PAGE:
One of the best things about Octopus Deploy is the simplicity of the pricing. These numbers were correct at the time of writing, but the exact numbers aren’t the interesting bit – it is the relative cost.
Obviously, the community edition is free and covers you up to five of everything (projects, machines, users). But unlike some other free-to-start offerings (you know who you are) there is no sudden and painful ramp up into the paid edition.
To get 20 of everything, the cost is $700. Relative to the cost of getting a contractor to do your deployments, this represents less than two days a year. I’m using a contractor for this example because this makes the comparison mere numbers. If we were to talk about specific permanent employees, we would have to start thinking not just of the cost saving, but also the value of the work that they may have done on those two days… it can get complicated! Also, I see contractors being brought in to this kind of role a lot as many teams believe they don’t have the skills to sort out their deployments. So let’s just talk about our contractor for these examples.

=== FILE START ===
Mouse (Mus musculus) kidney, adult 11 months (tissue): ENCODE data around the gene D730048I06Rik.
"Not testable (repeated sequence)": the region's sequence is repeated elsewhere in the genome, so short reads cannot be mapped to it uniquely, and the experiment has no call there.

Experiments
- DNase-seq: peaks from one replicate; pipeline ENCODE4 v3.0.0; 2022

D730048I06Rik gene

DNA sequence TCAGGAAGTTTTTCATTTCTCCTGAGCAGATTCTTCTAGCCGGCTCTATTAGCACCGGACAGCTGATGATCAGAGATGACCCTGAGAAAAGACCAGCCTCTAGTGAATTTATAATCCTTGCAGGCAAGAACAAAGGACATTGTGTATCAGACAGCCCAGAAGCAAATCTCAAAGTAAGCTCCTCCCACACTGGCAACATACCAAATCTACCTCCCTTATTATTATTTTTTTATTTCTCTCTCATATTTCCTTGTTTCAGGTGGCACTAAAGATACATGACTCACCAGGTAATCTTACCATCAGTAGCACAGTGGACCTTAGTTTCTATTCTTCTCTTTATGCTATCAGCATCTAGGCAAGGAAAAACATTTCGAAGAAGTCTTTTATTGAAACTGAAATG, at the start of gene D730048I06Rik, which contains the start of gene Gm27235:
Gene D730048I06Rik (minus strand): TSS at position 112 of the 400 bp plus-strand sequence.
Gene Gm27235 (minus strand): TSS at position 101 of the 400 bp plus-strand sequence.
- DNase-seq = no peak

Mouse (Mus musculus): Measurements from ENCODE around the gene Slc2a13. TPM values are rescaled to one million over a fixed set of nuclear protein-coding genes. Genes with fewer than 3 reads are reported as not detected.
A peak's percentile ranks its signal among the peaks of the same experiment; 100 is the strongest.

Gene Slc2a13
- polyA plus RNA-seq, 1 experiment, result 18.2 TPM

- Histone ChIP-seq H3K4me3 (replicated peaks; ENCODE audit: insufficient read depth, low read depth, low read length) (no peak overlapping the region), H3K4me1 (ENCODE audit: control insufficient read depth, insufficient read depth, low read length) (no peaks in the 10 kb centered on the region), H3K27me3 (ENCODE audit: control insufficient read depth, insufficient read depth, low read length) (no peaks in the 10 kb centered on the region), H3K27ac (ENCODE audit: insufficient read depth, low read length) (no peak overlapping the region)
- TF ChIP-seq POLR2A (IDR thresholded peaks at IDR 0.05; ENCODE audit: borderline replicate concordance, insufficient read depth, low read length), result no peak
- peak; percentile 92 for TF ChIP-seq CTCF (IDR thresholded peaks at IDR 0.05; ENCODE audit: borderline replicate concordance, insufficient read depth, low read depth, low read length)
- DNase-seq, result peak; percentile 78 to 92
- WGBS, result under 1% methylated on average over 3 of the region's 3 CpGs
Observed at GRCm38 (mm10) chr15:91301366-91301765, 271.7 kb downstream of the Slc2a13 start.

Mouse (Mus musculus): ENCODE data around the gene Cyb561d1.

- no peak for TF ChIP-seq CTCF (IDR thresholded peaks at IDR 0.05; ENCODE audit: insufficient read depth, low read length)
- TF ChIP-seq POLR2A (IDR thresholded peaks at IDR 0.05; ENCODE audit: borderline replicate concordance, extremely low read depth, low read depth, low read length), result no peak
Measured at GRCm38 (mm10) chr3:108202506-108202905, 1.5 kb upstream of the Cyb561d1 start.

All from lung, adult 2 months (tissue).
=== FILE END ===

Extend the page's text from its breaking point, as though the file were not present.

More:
Here is the full table…
|Octopus Deploy License||Cost for One Year||As Contractor Days|
|Professional (20 of everything)||$700||2 days|
|Team (60 of everything)||$2,000||5 days|
|Enterprise (Unlimited of everything)||$5,000||12 days|
That is actually not a lot of money… you’d be hard pressed to write a better deployment automation if you paid for that number of days!